On the 14th November 2016 published Closer alignment of income tax and national insurance: a further review
The Office of Tax Simplification (OTS) are therefore recommending that government make changes to make NI more like PAYE.
This isn’t a new idea, its been kicked around since 1943! and George Osborn said it was good idea in his last budget
Will it get a mention in tomorrows Autumn Statement?
You pay National Insurance contributions to qualify for certain benefits including the State Pension.
You pay National Insurance if you’re:
- 16 or over
- an employee earning above £155 a week
- self-employed and making a profit of £5,965 or more a year
The Office of Tax Simplification is currently beginning a process of looking at merging National Insurance with Income Tax.
ACCA’s head of tax Chas Roy-Chowdhury warned that an alignment of NI and income tax rates would be crucial prior to a merger taking place.
Whilst This is Money reported…
Middle and high earners could see their tax bills jump under radical plans to merge income tax and National Insurance, a tax expert has warned.
People taking home £50,000 a year could be £230 worse off, but low earners on £20,000 would save more than £530, and those on £30,000 would come out around £380 ahead, according to snap research by Tilney Bestinvest on the potential tax shake-up.
Chancellor George Osborne wants to reduce ‘complexity’ in the tax system to make it clearer exactly how much people have to cough up, and has ordered the Office of Tax Simplification to see if there is a case for change.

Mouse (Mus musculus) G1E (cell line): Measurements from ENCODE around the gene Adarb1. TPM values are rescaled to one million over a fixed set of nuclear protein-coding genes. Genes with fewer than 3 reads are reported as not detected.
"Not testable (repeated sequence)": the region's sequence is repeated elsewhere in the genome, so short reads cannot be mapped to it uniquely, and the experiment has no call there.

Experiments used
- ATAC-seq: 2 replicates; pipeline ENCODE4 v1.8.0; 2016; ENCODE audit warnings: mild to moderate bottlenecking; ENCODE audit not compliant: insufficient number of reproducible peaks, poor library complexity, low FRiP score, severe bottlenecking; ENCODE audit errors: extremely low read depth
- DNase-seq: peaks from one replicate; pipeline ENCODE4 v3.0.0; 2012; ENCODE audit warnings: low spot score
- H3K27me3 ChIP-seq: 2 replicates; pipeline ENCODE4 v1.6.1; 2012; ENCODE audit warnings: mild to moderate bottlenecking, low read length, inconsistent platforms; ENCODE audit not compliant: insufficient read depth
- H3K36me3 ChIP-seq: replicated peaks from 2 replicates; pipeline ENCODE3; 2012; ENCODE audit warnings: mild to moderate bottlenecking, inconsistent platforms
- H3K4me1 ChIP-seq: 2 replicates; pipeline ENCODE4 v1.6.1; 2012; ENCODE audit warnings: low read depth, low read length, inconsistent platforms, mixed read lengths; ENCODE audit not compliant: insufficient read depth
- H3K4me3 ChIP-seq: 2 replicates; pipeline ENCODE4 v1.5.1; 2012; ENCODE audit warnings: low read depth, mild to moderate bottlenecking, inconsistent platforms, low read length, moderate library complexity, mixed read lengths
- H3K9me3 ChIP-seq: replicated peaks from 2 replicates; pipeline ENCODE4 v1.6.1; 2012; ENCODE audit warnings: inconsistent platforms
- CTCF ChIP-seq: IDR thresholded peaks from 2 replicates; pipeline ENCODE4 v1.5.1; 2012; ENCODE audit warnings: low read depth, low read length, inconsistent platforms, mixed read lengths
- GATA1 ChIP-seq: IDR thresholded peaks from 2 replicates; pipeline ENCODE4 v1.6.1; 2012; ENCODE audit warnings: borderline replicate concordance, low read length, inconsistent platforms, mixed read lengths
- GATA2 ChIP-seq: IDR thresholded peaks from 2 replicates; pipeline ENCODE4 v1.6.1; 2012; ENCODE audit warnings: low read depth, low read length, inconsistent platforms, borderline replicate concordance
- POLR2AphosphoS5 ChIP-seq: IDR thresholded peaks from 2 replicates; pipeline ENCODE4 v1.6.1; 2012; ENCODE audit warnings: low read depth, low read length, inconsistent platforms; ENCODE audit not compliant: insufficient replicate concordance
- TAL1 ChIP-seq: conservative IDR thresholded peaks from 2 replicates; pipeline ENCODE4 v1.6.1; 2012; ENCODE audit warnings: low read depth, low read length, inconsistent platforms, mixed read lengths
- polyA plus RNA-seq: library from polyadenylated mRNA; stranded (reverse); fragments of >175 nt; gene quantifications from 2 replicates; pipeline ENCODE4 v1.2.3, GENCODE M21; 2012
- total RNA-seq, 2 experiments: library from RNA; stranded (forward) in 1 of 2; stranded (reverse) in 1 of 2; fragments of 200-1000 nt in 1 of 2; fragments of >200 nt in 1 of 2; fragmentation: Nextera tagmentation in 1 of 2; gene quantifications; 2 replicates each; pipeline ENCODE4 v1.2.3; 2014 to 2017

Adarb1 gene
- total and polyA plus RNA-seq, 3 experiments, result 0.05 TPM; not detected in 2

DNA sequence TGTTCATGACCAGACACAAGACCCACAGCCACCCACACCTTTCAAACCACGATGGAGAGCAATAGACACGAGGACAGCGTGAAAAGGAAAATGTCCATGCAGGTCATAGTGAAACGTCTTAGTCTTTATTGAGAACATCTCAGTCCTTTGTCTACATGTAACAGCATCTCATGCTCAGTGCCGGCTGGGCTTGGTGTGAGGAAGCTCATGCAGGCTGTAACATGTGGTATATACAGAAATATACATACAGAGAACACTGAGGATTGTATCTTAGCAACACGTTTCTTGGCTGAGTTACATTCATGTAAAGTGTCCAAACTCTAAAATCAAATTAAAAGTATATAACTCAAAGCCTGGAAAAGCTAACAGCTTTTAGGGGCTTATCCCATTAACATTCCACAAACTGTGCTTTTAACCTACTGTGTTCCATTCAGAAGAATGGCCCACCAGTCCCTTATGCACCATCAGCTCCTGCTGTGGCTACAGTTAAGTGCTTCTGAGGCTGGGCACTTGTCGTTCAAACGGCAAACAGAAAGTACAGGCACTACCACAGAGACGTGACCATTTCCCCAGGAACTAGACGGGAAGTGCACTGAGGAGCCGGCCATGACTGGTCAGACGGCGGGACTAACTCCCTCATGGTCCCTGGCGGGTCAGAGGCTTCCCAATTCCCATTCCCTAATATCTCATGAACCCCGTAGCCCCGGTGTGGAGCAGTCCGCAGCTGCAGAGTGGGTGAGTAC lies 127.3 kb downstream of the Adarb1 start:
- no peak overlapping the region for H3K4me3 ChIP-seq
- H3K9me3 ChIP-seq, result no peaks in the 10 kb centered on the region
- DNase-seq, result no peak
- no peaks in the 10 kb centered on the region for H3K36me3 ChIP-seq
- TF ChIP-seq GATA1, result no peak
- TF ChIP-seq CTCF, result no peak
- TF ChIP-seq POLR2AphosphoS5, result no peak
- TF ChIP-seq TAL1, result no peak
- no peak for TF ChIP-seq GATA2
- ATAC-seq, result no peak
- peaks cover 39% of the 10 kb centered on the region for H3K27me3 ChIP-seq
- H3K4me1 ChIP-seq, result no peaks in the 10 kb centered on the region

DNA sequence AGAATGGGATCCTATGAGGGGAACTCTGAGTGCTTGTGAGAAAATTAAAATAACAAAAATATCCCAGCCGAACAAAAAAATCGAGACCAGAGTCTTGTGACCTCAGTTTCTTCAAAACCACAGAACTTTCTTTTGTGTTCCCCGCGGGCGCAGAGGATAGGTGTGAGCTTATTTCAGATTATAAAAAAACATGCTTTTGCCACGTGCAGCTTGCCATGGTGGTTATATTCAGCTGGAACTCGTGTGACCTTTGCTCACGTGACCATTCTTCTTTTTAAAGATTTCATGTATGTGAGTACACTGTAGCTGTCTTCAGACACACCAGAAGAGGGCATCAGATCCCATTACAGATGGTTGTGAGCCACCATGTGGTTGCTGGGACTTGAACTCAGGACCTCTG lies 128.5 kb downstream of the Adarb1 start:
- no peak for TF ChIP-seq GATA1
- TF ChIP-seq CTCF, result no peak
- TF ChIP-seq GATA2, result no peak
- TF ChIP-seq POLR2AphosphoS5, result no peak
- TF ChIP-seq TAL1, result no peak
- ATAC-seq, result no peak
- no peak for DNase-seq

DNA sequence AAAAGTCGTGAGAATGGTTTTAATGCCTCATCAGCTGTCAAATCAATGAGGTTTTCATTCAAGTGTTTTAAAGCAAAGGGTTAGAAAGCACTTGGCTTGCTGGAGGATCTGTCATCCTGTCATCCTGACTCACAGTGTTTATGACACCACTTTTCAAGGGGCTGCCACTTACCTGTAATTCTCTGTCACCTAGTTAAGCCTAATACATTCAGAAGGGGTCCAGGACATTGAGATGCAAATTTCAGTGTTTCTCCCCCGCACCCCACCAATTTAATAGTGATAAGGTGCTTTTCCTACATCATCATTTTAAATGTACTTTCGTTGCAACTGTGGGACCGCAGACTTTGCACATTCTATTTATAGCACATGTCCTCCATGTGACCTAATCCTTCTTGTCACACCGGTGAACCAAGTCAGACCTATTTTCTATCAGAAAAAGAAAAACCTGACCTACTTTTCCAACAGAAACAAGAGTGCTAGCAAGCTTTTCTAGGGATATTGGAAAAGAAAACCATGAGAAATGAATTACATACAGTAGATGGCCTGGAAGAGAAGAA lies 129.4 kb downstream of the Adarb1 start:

This change is also likely to lead to changes to Pension tax relief reform, Your Money
The government has already announced a consultation on the pension tax relief system, and I believe that a merger of income tax and NI would likely result in the floated idea of a pension with ISA-like tax treatment. This is because at present, a basic rate taxpayer gets 20% tax relief on pension payments but surely this would increase to 32% under a combined system. It seems illogical to increase tax relief at a time when they are actually trying to reduce the cost to the Exchequer. An equal tax treatment of ISAs and pensions could be a prelude to merging the two, potentially drawing ISAs into some form of limetime allowance.
From 6th April 2015 every employer with employees under the age of 21 will no longer be required to pay class 1 secondary NI on earnings below the upper earnings limit (£815 per week).
In line with the change, HMRC are introducing 7 new National Insurance Table Letters to be used from April 2015 to cater for these employees as follows:
Three of the new letters (V, I and K) will be removed in April 2016 in line with the ending of ‘contracted-out’ status in relation to salary-related occupational pension schemes. [Brightpay]
From 12 October 2015 to 5 April 2017 you’ll be able to make a ‘Class 3A voluntary contribution’ to top up your State Pension by up to £25 per week.
You can choose to top up your State Pension by between £1 and £25 per week. How much you’ll need to contribute depends on:
- how much extra pension you want to get each week
- how old you are when you make the contribution